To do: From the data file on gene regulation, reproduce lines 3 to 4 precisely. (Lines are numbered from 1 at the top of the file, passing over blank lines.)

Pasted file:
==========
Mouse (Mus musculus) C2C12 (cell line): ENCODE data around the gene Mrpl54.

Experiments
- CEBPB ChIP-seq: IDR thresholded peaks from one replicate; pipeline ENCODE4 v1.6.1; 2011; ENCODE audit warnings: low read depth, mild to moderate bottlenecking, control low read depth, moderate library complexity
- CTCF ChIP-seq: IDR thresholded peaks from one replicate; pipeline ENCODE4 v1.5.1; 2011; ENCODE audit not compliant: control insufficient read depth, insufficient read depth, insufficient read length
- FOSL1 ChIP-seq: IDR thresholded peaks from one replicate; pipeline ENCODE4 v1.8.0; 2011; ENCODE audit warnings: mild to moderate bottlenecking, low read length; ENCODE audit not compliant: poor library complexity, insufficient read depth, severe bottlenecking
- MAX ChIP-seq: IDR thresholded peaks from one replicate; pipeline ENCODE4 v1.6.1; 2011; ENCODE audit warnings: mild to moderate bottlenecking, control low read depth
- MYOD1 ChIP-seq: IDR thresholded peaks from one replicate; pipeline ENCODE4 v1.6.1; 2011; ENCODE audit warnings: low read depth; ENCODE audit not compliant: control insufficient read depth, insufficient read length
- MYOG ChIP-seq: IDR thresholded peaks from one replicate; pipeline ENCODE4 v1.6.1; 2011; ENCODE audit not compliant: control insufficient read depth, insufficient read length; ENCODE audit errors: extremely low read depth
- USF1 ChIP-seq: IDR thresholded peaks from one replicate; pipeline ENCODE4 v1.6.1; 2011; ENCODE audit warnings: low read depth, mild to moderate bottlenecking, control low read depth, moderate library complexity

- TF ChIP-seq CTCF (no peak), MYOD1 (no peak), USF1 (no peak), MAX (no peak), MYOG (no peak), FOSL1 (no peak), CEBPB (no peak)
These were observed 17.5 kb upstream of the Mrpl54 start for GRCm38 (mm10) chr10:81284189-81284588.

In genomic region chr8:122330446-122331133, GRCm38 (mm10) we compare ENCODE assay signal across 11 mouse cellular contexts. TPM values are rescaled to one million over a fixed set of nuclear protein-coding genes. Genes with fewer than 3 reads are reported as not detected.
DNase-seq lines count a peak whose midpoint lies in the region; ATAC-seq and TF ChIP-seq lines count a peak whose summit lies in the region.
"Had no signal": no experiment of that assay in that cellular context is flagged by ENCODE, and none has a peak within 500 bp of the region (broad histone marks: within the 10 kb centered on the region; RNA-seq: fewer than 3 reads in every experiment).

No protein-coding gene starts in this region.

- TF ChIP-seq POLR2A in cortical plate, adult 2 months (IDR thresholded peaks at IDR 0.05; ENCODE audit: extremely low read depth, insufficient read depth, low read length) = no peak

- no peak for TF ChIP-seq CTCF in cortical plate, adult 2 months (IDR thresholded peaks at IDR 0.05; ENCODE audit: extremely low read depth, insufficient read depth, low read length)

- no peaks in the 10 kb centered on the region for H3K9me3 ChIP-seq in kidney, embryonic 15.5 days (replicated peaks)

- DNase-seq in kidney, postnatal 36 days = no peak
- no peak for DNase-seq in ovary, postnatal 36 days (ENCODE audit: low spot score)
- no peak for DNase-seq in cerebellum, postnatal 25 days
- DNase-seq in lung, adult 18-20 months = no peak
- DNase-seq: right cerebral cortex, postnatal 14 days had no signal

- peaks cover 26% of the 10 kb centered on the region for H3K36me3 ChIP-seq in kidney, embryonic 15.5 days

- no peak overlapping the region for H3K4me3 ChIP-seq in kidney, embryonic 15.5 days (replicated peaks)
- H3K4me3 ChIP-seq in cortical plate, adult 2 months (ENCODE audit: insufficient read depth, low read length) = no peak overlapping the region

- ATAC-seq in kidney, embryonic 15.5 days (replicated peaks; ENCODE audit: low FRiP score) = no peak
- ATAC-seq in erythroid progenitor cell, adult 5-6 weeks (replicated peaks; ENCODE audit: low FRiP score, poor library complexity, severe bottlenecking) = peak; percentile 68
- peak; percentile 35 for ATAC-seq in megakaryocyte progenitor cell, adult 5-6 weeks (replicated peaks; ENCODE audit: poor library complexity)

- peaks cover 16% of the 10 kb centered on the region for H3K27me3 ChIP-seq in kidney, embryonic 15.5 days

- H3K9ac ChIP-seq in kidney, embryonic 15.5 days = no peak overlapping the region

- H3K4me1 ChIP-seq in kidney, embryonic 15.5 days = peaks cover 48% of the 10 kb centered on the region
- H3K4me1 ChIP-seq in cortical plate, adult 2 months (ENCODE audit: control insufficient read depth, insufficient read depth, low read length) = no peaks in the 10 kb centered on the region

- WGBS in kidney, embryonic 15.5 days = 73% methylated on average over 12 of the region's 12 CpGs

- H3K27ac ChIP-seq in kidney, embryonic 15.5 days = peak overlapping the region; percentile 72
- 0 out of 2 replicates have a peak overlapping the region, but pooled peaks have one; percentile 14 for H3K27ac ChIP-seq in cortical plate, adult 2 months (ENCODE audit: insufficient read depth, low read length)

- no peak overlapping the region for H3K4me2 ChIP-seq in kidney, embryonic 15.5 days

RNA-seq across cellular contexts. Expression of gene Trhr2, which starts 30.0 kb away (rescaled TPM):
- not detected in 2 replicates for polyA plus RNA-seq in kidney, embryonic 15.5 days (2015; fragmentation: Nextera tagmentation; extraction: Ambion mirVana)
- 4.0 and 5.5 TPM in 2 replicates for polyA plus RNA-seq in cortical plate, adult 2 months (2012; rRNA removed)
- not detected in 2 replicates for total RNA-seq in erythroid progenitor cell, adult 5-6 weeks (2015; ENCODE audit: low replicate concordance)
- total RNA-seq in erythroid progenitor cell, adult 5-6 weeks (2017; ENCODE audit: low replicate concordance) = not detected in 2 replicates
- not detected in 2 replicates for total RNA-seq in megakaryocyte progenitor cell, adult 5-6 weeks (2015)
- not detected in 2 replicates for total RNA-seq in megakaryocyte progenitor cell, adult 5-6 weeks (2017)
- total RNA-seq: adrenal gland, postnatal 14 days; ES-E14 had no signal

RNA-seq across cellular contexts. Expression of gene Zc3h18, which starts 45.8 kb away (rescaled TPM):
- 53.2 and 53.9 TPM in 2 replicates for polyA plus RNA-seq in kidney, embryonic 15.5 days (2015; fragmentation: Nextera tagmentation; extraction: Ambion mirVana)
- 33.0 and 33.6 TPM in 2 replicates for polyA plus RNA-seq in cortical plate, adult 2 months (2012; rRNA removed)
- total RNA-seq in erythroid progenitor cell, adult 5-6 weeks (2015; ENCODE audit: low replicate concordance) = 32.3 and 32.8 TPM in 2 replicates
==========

- CEBPB ChIP-seq: IDR thresholded peaks from one replicate; pipeline ENCODE4 v1.6.1; 2011; ENCODE audit warnings: low read depth, mild to moderate bottlenecking, control low read depth, moderate library complexity
- CTCF ChIP-seq: IDR thresholded peaks from one replicate; pipeline ENCODE4 v1.5.1; 2011; ENCODE audit not compliant: control insufficient read depth, insufficient read depth, insufficient read length